Antelias cave

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Antelias cave
Antelias cave is located in Lebanon
Antelias cave
Magnify-clip.png
Shown within Lebanon
Alternate name Mugharet-el-Bileni
Location 2.5 kilometres (1.6 mi) east of Antelias
Coordinates 33°54′00″N 35°37′00″E / 33.9°N 35.616667°E / 33.9; 35.616667
Type Cave
History
Periods Paleolithic, Neolithic
Site notes
Excavation dates 1833, 1893, 1901, 1914, 1944, 1948
Archaeologists Heidenborg, Godefroy Zumoffen, Delore, Raoul Describes, Auguste Bergy, Ewing
Condition destroyed

Antelias Cave was a large cave located 2.5 kilometres (1.6 mi) east of Antelias, 10 kilometres (6.2 mi) northeast of Beirut close to the wadi of Ksar Akil.[1]

It was discovered by Heidenborg in 1833. Godefroy Zumoffen made an excavation in 1893, finding an Aurignacian industry amongst large quantities of bones and flints.[2] Henri Fleisch re-examined the material from Zumoffen's excavation and concluded that it was not solely Aurignacian but showed evidence of successive industries present as late as the Neolithic. Raoul Describes also excavated the site and found numerous tools made of bone including two harpoons which are now in the Museum of Lebanese Prehistory.[3] Auguste Bergy also made a small excavation here and another sounding was made possibly in 1948 by J. Ewing who described the industry as "transitional, Upper Paleolithic-to-Mesolithic".[4] Dirk Albert Hooijer studied the fauna from the cave and found Dama and Capra to have been predominant.[5] Neolithic finds included a long, denticulated, lustrous blade. Bones of a human foetus were also found in the cave by Delore in 1901 which were published by Vallois in 1957 as being possibly Neolithic in date.[6] Collections from the cave can be found in the Musée de l'Homme, Paris, Museum of Lebanese Prehistory and the Archaeological Museum of the American University of Beirut.[1]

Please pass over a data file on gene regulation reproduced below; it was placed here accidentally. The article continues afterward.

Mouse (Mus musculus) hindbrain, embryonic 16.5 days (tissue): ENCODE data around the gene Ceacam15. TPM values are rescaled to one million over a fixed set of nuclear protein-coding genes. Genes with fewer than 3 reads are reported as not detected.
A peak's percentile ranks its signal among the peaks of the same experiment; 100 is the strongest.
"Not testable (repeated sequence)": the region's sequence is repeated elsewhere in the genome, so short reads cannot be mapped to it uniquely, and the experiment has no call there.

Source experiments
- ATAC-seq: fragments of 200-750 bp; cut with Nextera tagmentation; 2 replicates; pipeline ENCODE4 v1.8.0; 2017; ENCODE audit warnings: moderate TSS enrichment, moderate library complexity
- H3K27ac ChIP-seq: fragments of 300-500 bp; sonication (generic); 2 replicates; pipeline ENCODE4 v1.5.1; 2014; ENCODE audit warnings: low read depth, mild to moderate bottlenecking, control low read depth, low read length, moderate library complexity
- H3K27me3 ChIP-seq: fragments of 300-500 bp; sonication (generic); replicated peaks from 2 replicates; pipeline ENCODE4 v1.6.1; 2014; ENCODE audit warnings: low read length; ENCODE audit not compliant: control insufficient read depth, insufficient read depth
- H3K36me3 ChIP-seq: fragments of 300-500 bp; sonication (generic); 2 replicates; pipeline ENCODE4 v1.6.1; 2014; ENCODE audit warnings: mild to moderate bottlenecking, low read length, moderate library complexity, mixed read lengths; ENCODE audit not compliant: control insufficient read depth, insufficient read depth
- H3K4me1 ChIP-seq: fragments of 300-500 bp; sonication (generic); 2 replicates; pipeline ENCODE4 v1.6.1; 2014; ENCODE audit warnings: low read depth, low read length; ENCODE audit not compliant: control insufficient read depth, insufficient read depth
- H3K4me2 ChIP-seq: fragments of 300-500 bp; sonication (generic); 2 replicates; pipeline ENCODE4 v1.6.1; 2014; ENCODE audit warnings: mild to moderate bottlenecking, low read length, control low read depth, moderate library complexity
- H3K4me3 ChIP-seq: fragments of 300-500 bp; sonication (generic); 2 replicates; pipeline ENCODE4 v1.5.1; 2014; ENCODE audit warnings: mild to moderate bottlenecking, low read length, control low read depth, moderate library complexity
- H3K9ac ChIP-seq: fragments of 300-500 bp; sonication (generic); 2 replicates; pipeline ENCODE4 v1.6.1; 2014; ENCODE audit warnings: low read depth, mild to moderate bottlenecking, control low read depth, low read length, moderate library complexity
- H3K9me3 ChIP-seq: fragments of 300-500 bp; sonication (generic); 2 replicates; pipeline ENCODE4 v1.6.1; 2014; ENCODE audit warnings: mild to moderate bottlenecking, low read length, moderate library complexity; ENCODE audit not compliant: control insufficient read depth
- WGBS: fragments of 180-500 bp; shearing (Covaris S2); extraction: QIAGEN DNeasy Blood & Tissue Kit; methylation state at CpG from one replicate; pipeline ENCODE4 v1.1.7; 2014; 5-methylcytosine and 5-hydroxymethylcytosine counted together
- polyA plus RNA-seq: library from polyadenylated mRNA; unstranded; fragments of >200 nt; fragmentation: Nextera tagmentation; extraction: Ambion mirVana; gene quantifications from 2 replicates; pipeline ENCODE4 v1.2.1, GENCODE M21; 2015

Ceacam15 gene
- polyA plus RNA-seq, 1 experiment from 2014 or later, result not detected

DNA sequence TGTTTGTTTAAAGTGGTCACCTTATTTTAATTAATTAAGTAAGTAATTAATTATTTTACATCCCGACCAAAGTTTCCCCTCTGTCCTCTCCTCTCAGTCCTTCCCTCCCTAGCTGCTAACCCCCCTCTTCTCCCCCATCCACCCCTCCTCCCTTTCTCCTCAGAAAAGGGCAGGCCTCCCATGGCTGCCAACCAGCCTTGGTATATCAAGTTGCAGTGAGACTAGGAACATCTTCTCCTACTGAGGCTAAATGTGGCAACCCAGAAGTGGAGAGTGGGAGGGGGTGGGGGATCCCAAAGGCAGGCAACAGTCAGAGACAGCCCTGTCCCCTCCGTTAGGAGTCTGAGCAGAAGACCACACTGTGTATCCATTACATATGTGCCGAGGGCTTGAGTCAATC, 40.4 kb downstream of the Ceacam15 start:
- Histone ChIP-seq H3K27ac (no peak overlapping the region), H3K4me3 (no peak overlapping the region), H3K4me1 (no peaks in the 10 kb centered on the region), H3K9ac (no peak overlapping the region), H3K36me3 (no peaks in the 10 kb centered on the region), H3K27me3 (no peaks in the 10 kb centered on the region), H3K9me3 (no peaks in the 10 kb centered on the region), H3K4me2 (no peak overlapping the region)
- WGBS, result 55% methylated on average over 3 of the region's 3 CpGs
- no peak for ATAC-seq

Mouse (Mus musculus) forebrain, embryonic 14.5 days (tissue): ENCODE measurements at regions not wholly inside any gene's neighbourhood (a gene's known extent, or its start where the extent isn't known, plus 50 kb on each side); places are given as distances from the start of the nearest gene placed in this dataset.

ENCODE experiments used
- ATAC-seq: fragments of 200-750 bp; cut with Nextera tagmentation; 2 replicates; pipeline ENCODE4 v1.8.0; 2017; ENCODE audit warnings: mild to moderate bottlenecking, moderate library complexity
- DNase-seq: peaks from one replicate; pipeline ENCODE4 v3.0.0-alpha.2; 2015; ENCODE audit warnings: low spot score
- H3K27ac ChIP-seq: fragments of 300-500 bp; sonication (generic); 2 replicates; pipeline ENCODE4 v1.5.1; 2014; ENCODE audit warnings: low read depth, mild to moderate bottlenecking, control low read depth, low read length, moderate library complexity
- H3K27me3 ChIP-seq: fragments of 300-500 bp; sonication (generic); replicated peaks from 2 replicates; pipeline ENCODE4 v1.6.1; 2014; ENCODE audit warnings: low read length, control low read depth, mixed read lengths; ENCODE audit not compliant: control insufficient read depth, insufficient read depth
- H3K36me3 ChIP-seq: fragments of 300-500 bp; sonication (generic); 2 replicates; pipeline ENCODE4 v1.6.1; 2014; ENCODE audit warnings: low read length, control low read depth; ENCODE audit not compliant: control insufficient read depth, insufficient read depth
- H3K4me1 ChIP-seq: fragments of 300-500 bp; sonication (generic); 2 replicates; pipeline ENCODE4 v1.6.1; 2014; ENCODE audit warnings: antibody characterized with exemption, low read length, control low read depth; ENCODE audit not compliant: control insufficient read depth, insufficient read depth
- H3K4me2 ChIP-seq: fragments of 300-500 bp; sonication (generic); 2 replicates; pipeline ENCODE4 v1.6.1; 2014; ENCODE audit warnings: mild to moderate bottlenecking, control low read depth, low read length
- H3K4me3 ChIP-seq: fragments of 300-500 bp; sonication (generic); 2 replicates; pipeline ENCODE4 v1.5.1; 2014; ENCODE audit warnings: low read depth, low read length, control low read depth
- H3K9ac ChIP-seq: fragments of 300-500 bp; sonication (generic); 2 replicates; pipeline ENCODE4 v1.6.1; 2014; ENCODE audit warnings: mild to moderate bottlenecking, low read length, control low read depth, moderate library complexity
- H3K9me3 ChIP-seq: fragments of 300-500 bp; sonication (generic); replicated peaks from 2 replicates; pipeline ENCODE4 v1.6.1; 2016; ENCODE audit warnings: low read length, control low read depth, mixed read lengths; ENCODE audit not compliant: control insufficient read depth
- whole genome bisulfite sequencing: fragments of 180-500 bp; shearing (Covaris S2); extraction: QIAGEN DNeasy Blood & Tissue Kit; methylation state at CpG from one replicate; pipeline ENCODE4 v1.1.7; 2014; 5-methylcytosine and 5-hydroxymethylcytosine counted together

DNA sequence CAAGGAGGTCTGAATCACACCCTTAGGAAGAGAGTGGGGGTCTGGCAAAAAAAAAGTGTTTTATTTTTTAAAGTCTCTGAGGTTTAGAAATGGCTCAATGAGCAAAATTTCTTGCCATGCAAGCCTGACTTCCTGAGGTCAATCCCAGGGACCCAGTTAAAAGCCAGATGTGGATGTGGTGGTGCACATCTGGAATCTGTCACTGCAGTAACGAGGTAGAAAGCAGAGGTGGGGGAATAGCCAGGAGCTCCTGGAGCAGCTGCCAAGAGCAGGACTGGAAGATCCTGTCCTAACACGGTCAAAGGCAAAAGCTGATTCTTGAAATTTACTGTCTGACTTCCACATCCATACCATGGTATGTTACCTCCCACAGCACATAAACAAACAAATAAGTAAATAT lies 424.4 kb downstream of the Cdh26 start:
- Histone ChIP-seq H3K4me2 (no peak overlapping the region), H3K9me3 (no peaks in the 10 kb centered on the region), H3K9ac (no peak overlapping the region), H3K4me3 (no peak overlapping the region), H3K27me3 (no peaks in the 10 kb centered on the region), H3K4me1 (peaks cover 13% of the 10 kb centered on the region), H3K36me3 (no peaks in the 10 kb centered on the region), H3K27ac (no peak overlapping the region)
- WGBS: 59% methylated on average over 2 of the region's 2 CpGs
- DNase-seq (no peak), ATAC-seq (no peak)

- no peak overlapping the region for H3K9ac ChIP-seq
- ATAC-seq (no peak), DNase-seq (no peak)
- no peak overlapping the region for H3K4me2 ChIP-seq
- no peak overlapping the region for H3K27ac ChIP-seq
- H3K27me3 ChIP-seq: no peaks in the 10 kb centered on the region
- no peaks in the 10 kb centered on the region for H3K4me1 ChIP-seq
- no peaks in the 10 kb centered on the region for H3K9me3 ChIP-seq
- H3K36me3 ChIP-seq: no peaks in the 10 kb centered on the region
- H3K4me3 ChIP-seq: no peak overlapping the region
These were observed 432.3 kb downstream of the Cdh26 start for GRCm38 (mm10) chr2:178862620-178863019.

Antelias cave was completely destroyed by dynamite in the spring of 1964 due to quarrying in the area. Lorraine Copeland and Peter J. Wescombe recovered some cave deposits from which they hoped to extract material for radio-carbon dating.[1]

Further reading[edit]

  • Copeland, Lorraine., The early Upper Palaeolithic material from levels VII-V, Antelias Cave, Lebanon Berytus, 19, 99-143, 45, 1970.
  • Copeland, Lorraine and Hours, Francis., The later Upper Palaeolithic material from Antelias Cave, Lebanon, Levels IV-I, Berytus, 20, 57-138, 82, 1971.
  • Copeland, Lorraine., "Natufian Sites in Lebanon" in Bar-Yosef and Valla (eds.) 1991, The Natufian Culture in the Levant, 27-42, 16, 1991.

Footnotes[edit]

  1. ^ a b c Lorraine Copeland; P. Wescombe (1965). Inventory of Stone-Age sites in Lebanon, pp. 66-67. Imprimerie Catholique. Retrieved 21 July 2011. 
  2. ^ Zumoffen, Godefroy., L'Homme prehistorique de la grotte d'Antelias au Liban, Syrie, Nature, Paris, 21: 341-342. L'Universite Saint Joseph, Beirut, 1893
  3. ^ Desribes, Raoul., Harpons trouvés dans la brèche paléolithique d'Antélias, L'Anthropologie, 25, 213, 1914
  4. ^ Ewing, J., List of Fossil Men in Lebanon. Catalogue des Hommes Fossiles. Publication of the International Geological Congress, Algiers, 1953.
  5. ^ Hooijer, D. A., The Fossil Vertebrates of Ksar Akil, a Paleolithic Rock-Shelter in the Lebanon. Zoloögische Verhandelgingen, 49, 1, 1961
  6. ^ Vallois, H., Le Sqelette de foetus humain fossile d'Antelias, Quaternaria, vol. 4, 1957.

External links[edit]